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Eureka: How do you learn a foreign language?
by Jay Gutman
2017-01-05 11:20:34
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How would you define “to speak a language?” We could define speaking a language as speaking and understanding other speakers of the language, but then again I have dealt with native speakers of several languages who had trouble understanding simple instructions in their native language. This is because in most cultures lack of understanding is frowned upon and people would rather pretend to understand than ask for explanations. So what is speaking a language?

lang01_400_01Roughly speaking a language means being able to function in a society through verbal and nonverbal communication. This definition would bother language testers who often demand that non-native speakers be able to function at the academic level of the language, in examinations such as the English TOEFL, the French DELF, the Spanish DELE, Japanese JLPT or Mandarin HSK, which demands thorough knowledge of the academics of the language when most people function at the non-academic level.

So how do you learn a foreign language? To use two examples, let’s take how I learned Korean and Modern Hebrew. I speak fluent academic and non-academic Korean, and survival Modern Hebrew. I spent 10 years in Korea, but have never been to Israel.

There are basically seven phases I went through learning both languages and many people go through similar phases.

1. The Hazy phase

This is a phase I went through while learning Korean and Hebrew and where people speaking or the writing systems are part of the picture but I have no idea how the alphabet is broken down or how to break down people’s speech. I have no idea what tone they’re using, how the language actually sounds or whether what they are saying to each other actually means anything.

2. The deciphering phase

The Korean alphabet has 14 consonants and 10 vowels and the Hebrew alphabet has 22 letters. I seem to have identified the sounds and tone of the language, and can remember to a certain point how the letters read although I do occasionally mix them up. I’m starting to learn vocabulary at a faster pace, yet seem to forget or mix up a lot of the words. Vocabulary and grammar are identified in arbitrary ways: I remember how to say hospital but not post office etc. When listening to speakers, I have no idea what they’re talking about, although I can recognize a word here and there.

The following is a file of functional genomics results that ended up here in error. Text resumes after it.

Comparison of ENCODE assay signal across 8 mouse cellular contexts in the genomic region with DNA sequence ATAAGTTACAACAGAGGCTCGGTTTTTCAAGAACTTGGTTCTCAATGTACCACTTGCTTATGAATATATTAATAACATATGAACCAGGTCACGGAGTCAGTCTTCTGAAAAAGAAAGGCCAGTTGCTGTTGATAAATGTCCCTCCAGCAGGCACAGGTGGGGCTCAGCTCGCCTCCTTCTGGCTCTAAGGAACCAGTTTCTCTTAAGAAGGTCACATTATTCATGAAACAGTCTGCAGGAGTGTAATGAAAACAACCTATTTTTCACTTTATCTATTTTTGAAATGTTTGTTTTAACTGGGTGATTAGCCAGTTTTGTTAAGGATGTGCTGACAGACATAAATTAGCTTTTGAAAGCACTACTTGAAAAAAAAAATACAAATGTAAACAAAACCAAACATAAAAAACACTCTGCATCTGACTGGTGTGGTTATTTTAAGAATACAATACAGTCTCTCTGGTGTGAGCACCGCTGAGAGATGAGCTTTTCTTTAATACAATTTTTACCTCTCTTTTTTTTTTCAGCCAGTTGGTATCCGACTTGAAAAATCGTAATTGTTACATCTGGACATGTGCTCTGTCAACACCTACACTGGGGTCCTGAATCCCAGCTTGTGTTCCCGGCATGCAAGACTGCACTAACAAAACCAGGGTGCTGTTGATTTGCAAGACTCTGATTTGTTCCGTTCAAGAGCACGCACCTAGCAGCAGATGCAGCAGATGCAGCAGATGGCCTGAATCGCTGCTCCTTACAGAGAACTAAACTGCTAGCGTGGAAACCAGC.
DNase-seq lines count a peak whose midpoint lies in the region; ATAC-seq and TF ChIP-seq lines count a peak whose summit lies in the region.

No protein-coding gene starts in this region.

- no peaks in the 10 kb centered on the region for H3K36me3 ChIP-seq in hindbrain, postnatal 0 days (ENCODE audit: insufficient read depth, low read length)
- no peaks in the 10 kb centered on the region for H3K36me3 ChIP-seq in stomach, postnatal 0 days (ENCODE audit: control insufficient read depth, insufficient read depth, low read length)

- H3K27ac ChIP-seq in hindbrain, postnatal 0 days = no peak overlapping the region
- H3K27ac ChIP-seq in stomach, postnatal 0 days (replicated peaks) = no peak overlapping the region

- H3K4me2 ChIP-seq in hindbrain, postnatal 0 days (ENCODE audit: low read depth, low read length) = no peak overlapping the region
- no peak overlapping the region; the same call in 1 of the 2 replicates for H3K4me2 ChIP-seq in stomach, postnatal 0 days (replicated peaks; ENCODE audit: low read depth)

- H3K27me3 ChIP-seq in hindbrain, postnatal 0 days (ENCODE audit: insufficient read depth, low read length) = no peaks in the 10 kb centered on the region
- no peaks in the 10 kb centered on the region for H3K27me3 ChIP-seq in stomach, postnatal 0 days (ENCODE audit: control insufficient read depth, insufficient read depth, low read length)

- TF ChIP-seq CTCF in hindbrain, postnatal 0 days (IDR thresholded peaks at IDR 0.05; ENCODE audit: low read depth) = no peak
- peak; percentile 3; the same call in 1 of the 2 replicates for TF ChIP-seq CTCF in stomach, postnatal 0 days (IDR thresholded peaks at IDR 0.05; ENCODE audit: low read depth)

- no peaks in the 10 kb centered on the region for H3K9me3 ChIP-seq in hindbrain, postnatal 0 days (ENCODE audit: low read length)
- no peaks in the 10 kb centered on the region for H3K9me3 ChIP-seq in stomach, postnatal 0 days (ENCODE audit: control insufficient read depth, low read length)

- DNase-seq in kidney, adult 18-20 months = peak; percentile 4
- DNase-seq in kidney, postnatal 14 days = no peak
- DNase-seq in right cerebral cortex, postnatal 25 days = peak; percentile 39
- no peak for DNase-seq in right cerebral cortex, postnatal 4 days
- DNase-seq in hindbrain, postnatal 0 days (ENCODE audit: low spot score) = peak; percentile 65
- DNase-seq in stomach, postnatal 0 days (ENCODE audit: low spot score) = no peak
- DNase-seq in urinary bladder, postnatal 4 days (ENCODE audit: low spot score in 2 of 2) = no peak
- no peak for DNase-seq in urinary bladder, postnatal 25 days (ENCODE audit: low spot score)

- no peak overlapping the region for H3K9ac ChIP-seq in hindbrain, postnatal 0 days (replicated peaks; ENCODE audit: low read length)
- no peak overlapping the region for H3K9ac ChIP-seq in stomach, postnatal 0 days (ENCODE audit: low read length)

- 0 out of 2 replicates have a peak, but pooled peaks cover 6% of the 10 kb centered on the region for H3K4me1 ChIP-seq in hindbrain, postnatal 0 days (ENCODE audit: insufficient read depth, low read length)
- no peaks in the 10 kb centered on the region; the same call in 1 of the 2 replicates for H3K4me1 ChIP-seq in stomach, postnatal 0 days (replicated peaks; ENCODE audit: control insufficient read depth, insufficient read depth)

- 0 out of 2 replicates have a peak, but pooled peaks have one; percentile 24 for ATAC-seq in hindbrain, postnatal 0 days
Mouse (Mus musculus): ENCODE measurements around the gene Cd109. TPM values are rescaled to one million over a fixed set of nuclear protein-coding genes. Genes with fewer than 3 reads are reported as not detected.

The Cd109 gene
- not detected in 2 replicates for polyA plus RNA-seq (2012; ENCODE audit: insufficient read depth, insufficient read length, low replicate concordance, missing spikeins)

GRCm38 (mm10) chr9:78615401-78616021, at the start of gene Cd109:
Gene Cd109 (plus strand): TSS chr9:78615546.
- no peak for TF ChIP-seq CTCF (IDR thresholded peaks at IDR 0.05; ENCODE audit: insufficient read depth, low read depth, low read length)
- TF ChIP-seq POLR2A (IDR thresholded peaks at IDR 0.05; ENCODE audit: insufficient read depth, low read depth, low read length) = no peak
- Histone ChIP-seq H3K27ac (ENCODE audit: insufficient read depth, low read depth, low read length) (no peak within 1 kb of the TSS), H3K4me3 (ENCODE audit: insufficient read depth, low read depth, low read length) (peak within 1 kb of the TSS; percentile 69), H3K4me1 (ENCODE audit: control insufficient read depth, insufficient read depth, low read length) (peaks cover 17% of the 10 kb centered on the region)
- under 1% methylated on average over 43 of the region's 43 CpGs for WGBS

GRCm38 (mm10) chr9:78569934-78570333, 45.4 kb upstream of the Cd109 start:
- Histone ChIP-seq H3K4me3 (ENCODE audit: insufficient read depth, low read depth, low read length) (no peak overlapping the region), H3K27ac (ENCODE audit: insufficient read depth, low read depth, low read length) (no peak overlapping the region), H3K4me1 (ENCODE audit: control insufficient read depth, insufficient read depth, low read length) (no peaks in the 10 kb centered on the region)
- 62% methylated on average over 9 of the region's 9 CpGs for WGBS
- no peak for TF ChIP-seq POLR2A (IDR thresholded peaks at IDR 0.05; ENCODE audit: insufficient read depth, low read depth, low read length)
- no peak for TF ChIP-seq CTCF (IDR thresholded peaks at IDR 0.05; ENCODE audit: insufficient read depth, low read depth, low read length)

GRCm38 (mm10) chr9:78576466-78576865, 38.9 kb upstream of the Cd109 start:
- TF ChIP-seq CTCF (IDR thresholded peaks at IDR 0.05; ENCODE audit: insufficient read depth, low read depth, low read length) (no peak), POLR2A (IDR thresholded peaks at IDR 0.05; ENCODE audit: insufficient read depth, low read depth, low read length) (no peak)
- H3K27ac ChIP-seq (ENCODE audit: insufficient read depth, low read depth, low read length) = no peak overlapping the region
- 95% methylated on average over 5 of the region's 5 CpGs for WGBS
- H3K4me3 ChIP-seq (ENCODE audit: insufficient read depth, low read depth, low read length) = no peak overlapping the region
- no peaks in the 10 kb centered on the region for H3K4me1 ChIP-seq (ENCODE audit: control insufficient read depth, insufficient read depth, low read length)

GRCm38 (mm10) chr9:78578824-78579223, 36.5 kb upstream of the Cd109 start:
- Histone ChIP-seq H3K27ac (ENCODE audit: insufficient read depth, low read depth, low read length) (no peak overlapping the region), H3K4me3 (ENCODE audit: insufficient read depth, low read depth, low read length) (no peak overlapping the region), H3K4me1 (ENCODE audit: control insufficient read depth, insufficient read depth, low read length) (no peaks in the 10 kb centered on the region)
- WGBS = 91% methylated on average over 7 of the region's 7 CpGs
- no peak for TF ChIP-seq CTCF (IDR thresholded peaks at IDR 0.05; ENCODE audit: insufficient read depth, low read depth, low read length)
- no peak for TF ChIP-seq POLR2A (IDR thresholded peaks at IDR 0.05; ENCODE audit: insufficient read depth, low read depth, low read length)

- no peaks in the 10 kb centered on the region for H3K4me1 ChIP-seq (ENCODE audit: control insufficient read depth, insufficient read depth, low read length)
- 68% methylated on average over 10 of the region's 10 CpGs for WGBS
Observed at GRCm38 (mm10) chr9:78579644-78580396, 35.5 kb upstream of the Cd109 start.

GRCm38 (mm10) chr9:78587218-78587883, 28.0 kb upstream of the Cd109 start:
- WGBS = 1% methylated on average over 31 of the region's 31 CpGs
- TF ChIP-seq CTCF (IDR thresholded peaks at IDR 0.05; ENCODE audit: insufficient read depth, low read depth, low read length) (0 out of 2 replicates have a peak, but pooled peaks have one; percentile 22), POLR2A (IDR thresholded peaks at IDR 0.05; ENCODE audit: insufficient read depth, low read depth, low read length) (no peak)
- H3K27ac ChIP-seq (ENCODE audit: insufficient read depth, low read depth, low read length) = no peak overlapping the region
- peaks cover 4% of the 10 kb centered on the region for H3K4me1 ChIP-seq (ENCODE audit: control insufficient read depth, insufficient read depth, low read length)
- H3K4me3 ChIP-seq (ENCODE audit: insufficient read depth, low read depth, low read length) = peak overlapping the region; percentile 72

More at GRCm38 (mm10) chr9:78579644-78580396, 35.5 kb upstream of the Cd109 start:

3. The pattern-recognition phase

Hebrew and Korean are both languages where you can give brief answers to questions and where not all sentences need verbs. This is one aspect of the language that confuses  Englishnative speakers. If you ask for directions, an Israeli or Korean would say “straight, left, left” and leave without saying goodbye, when native English speakers are more used to polite markers and to sentences that use verbs. The non-native speaker will recognize patterns and start using verbs like “to be” or “to give” but might have more trouble with the verb “to want” or “to desire.”

4. The “I understand or have a vague idea what they’re talking about but can’t independently make a sentence” phase

This is a phase where I know enough words and grammar that I can form sentences, but get very frustrated because I have huge gaps with grammar and vocabulary and can’t express most of the basic ideas I want to express, nor do I understand what it is that people are telling me. I always need a dictionary with me, and make several basic vocabulary and grammar mistakes. I also think that words have meaning that aren’t the actual meaning, as in Korean gooksoo is a type of noodle, though for almost 2 years I thought it was the generic word for soup or broth. The truth is, there is no generic word for soup or broth in Korean.

5. The “I can speak but need to have a dictionary somewhere near me” phase

This part is where things get interesting. I understand most questions and a lot of the conversation, although I still get vocabulary and grammar occasionally mixed up. For example I will be telling a friend about a vacation I spent somewhere, yet will need to constantly interrupt my account of the vacation by describing things that the language actually has a word for.

Speakers of any language up to level 5 need to spend a lot of time rehearsing their conversation because that’s how they can find the missing vocabulary words.

6. The “I don’t need a dictionary for myself but the other speaker uses a lot of words I don’t understand” phase

This is an interesting phase I go to when learning foreign languages. I can express anything I want in the foreign language, yet when someone else is speaking or when I have written documents, there are a lot of words being used that I don’t know of. That is because a lot of the vocabulary is specialized or each person uses their own jargon.

7. The phase where you understand almost everything the other person says and  where you can have complex conversations

This phase is when you’ve spent so much time learning the foreign language that you know more than the average native speaker. Many countries expect non-native speakers to reach this level before they can apply for anything, including citizenship or studying at a local university. The secret to reaching this level would be to read a lot of good books or watch a lot of good movies in the non-native language and to actually understand the contents of the books.

Hope this helps you with your goal to learn foreign languages. Good luck learning a foreign language!

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